"Gyms need their members not to come, but they can't just lock the doors," notes Caitlin Kenney in Planet Money, NPR's economics podcast. "So they have to rely on consumer psychology to get you excited enough that you'll sign up for a gym membership, but not so excited that you'll get up an hour early to do some crunches before work."
Indeed, ask any physical trainers and Yogis: owning a fitness center is a straight forward business model. You lease 2,000 to 20,000 SF space, buy or lease some fitness equipment and get as many customers signed up.
The fitness industry's rule of thumb is that if you can sign up 20 times the capacity of the studio, you will be in good shape .
But it's a tough business. First, not unlike the hotel business, customers' expectations and standards increase with time. Hotel guests now demand flat-screen TVs and a queen-sized bed at a minimum. And gym members expect Peloton machines and shiny, new barbells. In short, you always reinvest cash in the business.
Another drawback is that the operating costs - specifically, lease payments and labor wages - increase over time. And while these expenses rise, customers are unwilling to pay more than roughly $40 a month.
If gym owners increase prices, there are plenty of alternatives. People can exercise outside at no cost; they can subscribe to an app  for a fraction of the cost, or they may go on a diet and give up on physical exercise.
While the fitness business is competitive with little barriers to entry , I bought a few shares in Town Sports International Holdings (CLUB on Nasdaq), a fitness company with a pygmy market capitalization of $54 million or about $2 per share.
I calculated the 2018 free cash flow to be $15.1 million or $0.57 per share and the 2017 free cash flow to be $18.9 million or $0.73 per share. In other words, if the last two years serve as a proxy, Town Sports' cash flow will pay back investors their original investment in less than four years.
There are a few publicly-traded fitness companies. A glance at Planet Fitness shows that buying Town Sports is for the bargain hunter.
In 2018, Planet Fitness traded as low as $29 and as high as $57. The company generated pre-tax earnings of $131.8 million, or $1.51 per share, which translates to price to pre-tax earnings ratio range of 19 times to 38 times.
Compare that to Town Sports, which earned $38.6 million in pre-tax earnings, or $1.45 per share. CLUB's stock traded as low as $5 and as high as $15 - a range of 10 times to 3 times the price to pre-tax earnings. Today, at about $2 per share, CLUB is trading at 1.4 times the 2018 earnings.
CLUB's bargain stock price comes alongside serious red flags. The list of concerns includes:
(1) The company's CFO, Carolyn Spatafora, has been selling the stock. She sold about 96 thousand shares this year , over 60% of her vested interest in the company.
(2) The company's debt matures in August 2020. Read: if the U.S. economy is in recession in a year, it is questionable whether lenders will finance the operations.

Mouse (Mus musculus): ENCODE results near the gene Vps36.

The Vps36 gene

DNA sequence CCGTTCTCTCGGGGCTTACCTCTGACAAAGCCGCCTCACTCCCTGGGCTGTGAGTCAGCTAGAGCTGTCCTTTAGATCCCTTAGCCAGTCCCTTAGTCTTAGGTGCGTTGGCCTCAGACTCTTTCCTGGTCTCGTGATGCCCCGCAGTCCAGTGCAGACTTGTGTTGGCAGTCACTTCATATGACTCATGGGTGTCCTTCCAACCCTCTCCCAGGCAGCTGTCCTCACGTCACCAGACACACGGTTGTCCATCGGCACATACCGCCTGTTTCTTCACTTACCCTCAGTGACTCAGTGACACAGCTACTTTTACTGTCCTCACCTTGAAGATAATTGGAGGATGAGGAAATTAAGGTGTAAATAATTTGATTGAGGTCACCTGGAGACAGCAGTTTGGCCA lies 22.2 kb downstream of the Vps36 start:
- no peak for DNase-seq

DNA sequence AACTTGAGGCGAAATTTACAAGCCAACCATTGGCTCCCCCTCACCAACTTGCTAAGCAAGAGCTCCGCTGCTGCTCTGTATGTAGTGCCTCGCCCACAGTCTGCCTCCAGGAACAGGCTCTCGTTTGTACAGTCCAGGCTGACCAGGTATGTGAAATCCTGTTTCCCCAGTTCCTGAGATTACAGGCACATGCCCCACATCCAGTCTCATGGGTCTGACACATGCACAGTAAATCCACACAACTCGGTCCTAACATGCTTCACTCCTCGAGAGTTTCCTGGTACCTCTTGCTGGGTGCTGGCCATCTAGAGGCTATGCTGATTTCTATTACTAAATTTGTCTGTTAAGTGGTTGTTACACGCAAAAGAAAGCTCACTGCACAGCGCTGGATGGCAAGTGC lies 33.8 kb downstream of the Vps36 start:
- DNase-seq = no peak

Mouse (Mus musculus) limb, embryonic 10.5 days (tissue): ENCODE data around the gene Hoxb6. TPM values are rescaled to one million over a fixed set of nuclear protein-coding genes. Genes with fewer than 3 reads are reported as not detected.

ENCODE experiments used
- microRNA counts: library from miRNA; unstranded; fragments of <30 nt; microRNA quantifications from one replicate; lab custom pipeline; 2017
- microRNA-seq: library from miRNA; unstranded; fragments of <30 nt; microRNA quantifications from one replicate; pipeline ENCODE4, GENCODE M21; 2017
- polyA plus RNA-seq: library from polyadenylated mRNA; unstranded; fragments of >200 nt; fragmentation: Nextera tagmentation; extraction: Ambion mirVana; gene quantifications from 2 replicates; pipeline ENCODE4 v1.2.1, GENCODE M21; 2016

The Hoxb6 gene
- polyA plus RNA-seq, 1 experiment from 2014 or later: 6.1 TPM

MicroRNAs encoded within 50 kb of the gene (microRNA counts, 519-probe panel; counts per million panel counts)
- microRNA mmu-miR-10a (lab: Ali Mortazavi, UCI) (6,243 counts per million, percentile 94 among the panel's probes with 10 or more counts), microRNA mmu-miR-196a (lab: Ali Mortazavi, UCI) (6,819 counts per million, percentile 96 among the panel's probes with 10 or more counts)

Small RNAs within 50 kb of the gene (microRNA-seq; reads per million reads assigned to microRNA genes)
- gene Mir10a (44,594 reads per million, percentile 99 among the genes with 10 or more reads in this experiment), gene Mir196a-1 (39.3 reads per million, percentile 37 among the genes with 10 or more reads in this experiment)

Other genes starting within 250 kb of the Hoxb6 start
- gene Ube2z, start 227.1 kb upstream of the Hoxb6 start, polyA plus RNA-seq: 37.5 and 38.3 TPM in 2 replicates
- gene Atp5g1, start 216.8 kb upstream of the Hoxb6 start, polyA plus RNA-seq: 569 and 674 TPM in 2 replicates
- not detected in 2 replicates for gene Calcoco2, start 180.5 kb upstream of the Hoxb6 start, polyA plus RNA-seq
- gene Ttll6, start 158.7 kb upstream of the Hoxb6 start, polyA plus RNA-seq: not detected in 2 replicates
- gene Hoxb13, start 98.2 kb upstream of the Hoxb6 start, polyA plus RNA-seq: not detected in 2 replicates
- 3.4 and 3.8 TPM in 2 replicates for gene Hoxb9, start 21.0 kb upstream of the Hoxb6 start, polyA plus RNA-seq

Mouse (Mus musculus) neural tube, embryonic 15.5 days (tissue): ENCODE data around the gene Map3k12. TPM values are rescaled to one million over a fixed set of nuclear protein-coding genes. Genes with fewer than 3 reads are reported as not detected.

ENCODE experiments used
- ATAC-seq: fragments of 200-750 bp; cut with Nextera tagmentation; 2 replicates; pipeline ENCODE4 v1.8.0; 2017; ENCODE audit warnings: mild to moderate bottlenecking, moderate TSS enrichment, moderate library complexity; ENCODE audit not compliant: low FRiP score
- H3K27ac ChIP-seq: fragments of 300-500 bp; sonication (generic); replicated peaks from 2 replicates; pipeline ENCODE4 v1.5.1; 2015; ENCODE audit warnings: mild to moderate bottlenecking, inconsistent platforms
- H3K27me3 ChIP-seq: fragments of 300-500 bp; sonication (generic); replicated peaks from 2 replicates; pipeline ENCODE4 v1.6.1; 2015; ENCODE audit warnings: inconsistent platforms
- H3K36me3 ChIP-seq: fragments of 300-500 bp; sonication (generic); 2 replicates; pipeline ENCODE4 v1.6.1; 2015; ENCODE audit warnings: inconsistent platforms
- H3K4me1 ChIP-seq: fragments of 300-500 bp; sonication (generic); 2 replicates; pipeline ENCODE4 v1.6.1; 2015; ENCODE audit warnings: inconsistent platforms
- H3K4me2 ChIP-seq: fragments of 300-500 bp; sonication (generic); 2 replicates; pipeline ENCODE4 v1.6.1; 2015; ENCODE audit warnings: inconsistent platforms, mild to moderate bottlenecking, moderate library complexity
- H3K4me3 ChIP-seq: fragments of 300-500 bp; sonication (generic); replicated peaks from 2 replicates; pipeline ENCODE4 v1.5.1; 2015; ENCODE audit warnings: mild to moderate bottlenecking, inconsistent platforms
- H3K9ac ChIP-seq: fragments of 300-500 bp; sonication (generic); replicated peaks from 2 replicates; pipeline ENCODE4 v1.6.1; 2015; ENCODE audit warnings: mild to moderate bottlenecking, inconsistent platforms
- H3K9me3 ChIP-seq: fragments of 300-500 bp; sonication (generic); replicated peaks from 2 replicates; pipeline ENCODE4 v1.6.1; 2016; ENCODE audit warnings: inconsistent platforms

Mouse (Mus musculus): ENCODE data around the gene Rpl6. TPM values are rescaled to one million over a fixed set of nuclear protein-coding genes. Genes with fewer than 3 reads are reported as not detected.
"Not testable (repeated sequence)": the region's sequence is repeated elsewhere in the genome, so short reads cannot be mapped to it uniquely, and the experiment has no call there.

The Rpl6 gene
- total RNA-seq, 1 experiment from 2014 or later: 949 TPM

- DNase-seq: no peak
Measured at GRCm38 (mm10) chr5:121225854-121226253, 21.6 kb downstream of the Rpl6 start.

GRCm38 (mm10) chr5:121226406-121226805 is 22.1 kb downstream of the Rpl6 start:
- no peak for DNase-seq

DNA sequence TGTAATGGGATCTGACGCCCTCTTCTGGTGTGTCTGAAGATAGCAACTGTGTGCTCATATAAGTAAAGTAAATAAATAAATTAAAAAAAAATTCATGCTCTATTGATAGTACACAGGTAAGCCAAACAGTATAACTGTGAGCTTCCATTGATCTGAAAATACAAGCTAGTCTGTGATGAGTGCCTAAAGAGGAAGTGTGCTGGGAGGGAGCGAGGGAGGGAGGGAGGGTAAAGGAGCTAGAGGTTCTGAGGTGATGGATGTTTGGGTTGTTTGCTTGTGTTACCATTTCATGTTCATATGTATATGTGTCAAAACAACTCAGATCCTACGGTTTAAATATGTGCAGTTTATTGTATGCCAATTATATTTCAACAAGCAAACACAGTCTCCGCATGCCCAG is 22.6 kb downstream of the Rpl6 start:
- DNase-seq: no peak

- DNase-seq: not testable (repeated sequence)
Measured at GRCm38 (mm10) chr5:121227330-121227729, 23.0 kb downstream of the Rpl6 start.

(3) Two-thirds of CLUB's gym members are on a month-to-month basis. To me, this shows that there is hardly any brand loyalty and that customers are unwilling to commit.
(4) Management decided this year to hide critical information from the financial statements. For many investors, that act alone would deter investment. I hope that management action is because it would like to hide information from competitors.
But that is probably wishful thinking. Michael Shearn, who wrote the excellent The Investment Checklist: The Art of In-Depth Research would be appalled by my action. In his words:
I have learned that if the strategy of the business is based more on hiding information from competitors rather than outperforming competitors, it is far less likely that the business will have a long term success.
Careful readers of CLUB's prior annual reports would detect a deterioration in key metrics. So, it is little surprise why management would want to hide them.
A few examples: in 2013, the average revenue per member was $78 per month. As of 2017, the metric dropped by 24%, to $59. In 2013, the annual attrition  was 41.9%, while in 2017, it was 47%.
Finally, in 2013, the revenue per weighted average club was $2.97 million. The revenue dropped to 11% in 2017 to $2.64 million.
Patrick Walsh, who Forbes Magazine describes as a "Warren Buffett enthusiast," writes to CLUB's shareholders that "patience is a minor form of despair, disguised as a virtue."
I take a less cynical approach and estimate that there are few things good happening now and a few things worthwhile to be patient for.
First, Walsh is fiercely buying the stock. He bought 643 thousand shares this year at a weighted cost of $2.5. This amount was added to his already 3.1 million shares, which represent about 14% of the common stock outstanding.
Second, managing gym clubs does not require sophistication or expertise. I believe it is a matter of time before financial results return to a net profit margin of 10%, with Walsh in leadership or without him.
A year ago, the sports center across the street from my office, increased by almost two-fold the monthly membership rate, from $32 to $57. Infuriated by the price increase, I said to Jillian, the members' relationship manager at the time, that I would take my business elsewhere.
I never did. The convenience of having the JCC across the street from my office, and the community of people I became friends with, far outweighed the price hike. It is my hope members of CLUB fitness centers have the same experience.